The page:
September 2, 2019 Satanic Panic (Movie Review)
All hail cheese! It’s sex, Baphomet and pizza in Satanic Panic, featuring Rebecca Romijn and Jerry O’Connell. RLJE Films deliver the piping hot Horror-Comedy to select theaters, On Demand, and Digital on Friday, September 6, 2019.
Look, it’s not easy being a pizza delivery girl. It’s a tradition whose fine techniques have been handed down for generations, however, someone forgot to pass along the skills to Sam (Hayley Griffith: Sex & Drugs & Rock & Roll series, The Mysteries of Laura series). Struggling to survive her first day on the job as the tips fail to be plentiful, and with no help from her co-workers Duncan (AJ Bowen: You’re Next 2011, I Trapped the Devil 2019) and Karim (Mike E. Winfield: Conversations in L.A. series, Pimp 2018), she becomes desperate. When a call comes in for a delivery in the far-off but swanky neighborhood of Mill Basin, Sam mounts her Vespa. Little does she know that legend has it that you enter Mill Basin a delivery girl, but leave a delivery woman.
Meanwhile, at an extravagant mansion in the aforementioned swanky enclave, an elite coven are congregating beneath the full moon to celebrate Beltane and worship Satan. All that is necessary to bring about the rebirth of Baphomet is a virgin sacrifice, but the red-cloaked members—headed by the beautiful Danica (Romijn: X-Men 2000, Star Trek: Discovery series)—are having some trouble with fiesty virgins and Danica’s pesky husband Sam (O’Connell: Stand by Me 1986, Scream 2 1997).
With dissention in their ranks and sunrise fast approaching, the coven—which includes turban-clad Gypsy (Arden Myrin: Shameless series, Insatiable series) and dippy Danielle (Gina Hughes: The Owl 2014, Special series), along with Kim (Jordan Ladd: Never Been Kissed 1999, Cabin Fever 2002) and Gary (Michael Polish: Twin Falls Idaho 1999, Before I Wake 2016)—will have to get their spells together if they want to complete their necessary evil and resurrect their dark lord.
Predictably, Sam is on a collision course and headed straight towards their dastardly celebration, and a faulty scooter will force her to tango with a babysitter from Hell (Hannah Stocking: Boo 2! A Madea Halloween 2017, Amigos series), a “kill-do,” a murderous bedsheet, and one truly sadistic little girl (Maya Perkins in her acting debut). However, amidst the manic panic Sam will join forces with spoiled brat Judi (Ruby Modine: Shameless series, Happy Death Day 2017) to forge an unlikely friendship that pits them against the odds. Sunrise is coming and time is running out, but there’s much more to this delivery girl than meets the eye!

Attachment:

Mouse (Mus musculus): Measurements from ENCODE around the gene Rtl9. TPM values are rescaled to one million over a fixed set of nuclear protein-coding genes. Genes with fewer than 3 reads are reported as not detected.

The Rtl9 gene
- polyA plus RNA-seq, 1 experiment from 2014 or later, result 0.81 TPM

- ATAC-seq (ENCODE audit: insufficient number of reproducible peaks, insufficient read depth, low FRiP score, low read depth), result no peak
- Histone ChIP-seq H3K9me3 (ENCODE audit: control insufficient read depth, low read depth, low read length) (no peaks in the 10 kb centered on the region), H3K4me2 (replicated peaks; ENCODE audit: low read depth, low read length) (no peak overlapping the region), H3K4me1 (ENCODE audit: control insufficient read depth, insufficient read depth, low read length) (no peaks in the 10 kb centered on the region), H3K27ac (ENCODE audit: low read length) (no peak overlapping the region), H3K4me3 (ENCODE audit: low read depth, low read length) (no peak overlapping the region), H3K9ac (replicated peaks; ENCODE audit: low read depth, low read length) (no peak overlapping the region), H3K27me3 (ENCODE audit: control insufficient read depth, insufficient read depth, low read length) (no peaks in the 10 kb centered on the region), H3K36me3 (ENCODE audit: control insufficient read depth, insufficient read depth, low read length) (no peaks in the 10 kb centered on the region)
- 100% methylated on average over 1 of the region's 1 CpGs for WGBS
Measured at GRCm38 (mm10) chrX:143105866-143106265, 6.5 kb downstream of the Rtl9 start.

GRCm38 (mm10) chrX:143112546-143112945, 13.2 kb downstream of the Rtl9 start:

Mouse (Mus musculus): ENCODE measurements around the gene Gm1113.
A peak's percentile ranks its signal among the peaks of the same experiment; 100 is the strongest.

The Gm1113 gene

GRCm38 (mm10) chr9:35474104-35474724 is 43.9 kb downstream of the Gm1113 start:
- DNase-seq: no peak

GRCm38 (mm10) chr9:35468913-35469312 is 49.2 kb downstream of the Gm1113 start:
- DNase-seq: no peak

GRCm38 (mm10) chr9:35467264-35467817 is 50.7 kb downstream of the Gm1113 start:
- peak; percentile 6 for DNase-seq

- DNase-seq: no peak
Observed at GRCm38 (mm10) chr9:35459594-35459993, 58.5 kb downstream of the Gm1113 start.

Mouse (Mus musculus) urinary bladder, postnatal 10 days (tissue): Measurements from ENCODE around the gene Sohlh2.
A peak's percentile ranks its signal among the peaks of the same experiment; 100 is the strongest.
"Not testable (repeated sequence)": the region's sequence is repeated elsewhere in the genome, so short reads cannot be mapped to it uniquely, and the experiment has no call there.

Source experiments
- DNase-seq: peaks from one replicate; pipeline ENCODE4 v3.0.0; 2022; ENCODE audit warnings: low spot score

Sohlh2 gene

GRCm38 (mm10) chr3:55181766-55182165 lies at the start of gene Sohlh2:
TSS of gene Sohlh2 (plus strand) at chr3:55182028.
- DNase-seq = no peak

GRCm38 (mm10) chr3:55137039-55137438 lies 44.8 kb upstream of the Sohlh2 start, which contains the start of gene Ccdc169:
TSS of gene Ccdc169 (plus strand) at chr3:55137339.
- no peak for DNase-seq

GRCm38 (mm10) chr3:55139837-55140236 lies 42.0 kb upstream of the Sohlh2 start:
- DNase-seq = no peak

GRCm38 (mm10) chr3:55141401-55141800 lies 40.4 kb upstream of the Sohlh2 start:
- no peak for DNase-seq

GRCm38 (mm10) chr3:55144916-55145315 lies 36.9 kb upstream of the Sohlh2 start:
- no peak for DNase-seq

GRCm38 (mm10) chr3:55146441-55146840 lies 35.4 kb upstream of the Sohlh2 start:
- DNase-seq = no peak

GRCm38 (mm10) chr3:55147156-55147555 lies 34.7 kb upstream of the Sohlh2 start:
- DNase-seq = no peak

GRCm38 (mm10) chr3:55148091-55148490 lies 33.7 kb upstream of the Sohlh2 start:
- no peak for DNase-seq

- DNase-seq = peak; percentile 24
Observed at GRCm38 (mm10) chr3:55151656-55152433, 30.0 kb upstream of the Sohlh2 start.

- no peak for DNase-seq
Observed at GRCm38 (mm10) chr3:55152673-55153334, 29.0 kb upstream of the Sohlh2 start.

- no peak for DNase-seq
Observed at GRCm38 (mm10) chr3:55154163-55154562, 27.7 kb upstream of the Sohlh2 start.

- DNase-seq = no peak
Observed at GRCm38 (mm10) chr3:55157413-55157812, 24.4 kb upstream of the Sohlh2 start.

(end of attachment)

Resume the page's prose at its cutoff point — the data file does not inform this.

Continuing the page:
It’s “death to the weak, wealth to the strong” in Satanic Panic, directed by Chelsea Stardust (Seeing Green 2018, Into the Dark series) and written by novelist Grady Hendrix (Mohawk 2017). The film also features the acting talents of Whitney Moore (Casual 2016, House of Demons 2018); Jeff Daniel Phillips (The Lords of Salem 2012, Westworld series); Clarke Wolfe (Where Are You? short 2015, The Drawing short 2016); Skeeta Jenkins (Summer of ‘67 2018, Mismanaged series); and many, many more.
When it comes to the cast of Satanic Panic, it’s all about the ladies! Miss Romijn is so gorgeously wonderful at being so horrible, and she absolutely steals the show as the wretched Danica, hellbent on bloody sacrifice no matter the cost. Always elegant and striking in her lush red attire—including an exquisite headdress from designer Missy Munster—Romijn travels across the screen with a feline grace as she does her dastardly deeds and leads her coven to glory. Equal parts intense and comedic, Romijn truly delivers a stand-out performance.
In the lead role of Sam, Griffith appropriately alternates between sweet and fierce—a blue collar badass who just wants some respect from the scroogie bougie locals. Griffith anchors the entire production with her wonderful portrayal of her dynamic character, always likable no matter the ridiculousness that she’s facing. Meanwhile, her perfect counterpart is presented in Modine’s Judi. Initially just another spoiled brat bedazzled in Tiffany trinkets, we learn that there’s much more to Modine’s character as she fights alongside the equally well-rounded Sam. Together, Modine and Griffith display an on-screen chemistry that allows them to fluidly and organically play off one another, and adds a bit of depth to the film beyond its comedic antics.
Not to be outdone by the ladies, you have to give O’Connell credit for delivering an entirely amusing performance in his tighty-whities. But this is the heart of Satanic Panic: carnal humor aimed at “Millennial moppets,” quite a few chuckles, and that aphrodisiac known as pizza. Sure, it lags a bit in its second act and it could have been funnier if they had pushed the envelope further, but as it stands the film is an entertaining watch.
Featuring music from Chelsea Wolfe, Brass Hearse, Folsom Keller, and Actress Hayley Griffith, Satanic Panic is young and fun. Pairing overt sexual undertones with plenty of bloody good times, it’s hard not to appreciate the film’s light-hearted approach to the dark lord. There’s monsters and mayhem, along with an orgy and plenty of extra cheese, which all makes the film enjoyable and easily digestible. Perfect for the upcoming fall, Cryptic Rock give Satanic Panic 4 of 5 stars. And we ask you, who puts corn on pizza?